Even as a full-time hitter, Shohei Ohtani is still must-see TV
As the 2018 season began, everyone couldn't wait to catch a glimpse of Shohei Ohtani. There was seemingly nothing he couldn't do on a baseball field, from humiliating pitchers as a hitter to baffling hitters as a pitcher. He was the kind of story that baseball hadn't seen in decades -- how could he possibly be real?
It did not take long for Ohtani to deliver on both accounts, as he immediately began pumping 100-mph fastballs and blasting dingers. Unfortunately, just as he appeared to be hitting his stride on the mound, Ohtani was shut down from pitching due to elbow issues that eventually led to Tommy John surgery.
Ohtani finally returned to the Angels last week. And while it wasn't as the two-way marvel that made him the most anticipated player in baseball a year before, viewing Ohtani -- or, for that matter, anyone -- through the lens of what he can't do is no way to lead a happy life. Instead, we should focus on what he can do and, even as just a hitter, Ohtani should be appointment viewing.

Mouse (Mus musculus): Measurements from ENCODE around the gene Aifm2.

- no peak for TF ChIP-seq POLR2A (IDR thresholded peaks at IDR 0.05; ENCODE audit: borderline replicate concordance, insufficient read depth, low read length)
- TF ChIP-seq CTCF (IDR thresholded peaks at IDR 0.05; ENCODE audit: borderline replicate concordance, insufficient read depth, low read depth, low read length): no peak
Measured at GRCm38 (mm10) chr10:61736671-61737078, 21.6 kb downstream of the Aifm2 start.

The dingers are mighty
When it comes to hitting, nothing makes a highlight reel light up quite like a home run that sails well beyond the outfield wall. Suffice it to say that Ohtani has no problem producing that kind of highlight.
On Monday night, Ohtani showed that he still has that sort of power, launching his first dinger of the season 429 feet.
He's really fast
Ohtani isn't just a slugger, though. He's also really fast. His 10 stolen bases in 2018 were tied for second on the Angels, but what is so impressive about his speed is how effortless he makes it look. Aside from a couple hurried steps toward the end, he makes this triple look like a jog.
He may have the most contagious smile in baseball
Seriously. Try not to smile while looking at this picture.
Couldn't do it, right?
His celebrations are pure expressions of joy
The best celebrations are the ones that occur spontaneously. A player is happy about doing something good and that feeling just comes out in some sort of action. That's Ohtani.
When he's excited, he throws his hands in the air.
And he's happy to see his teammates when he returns to the dugout.
Even when his celebrations display evidence of planning, they don't lose their purity or charming simplicity. Here he is channeling Mario jumping to release a coin from a box.
Of course Ohtani is more fun when he's pitching, because everyone gets more fun when they do more fun stuff. You may have noticed, however, that none of the the fun things detailed here involved pitching. That's because, even when he's less fun, Ohtani is still extremely fun.
Eric Chesterton is a writer for MLB.com. He is an appreciator of the stolen base, the bunt against the shift and nearly every unconventional uniform design. He eagerly awaits Jamie Moyer's inevitable comeback.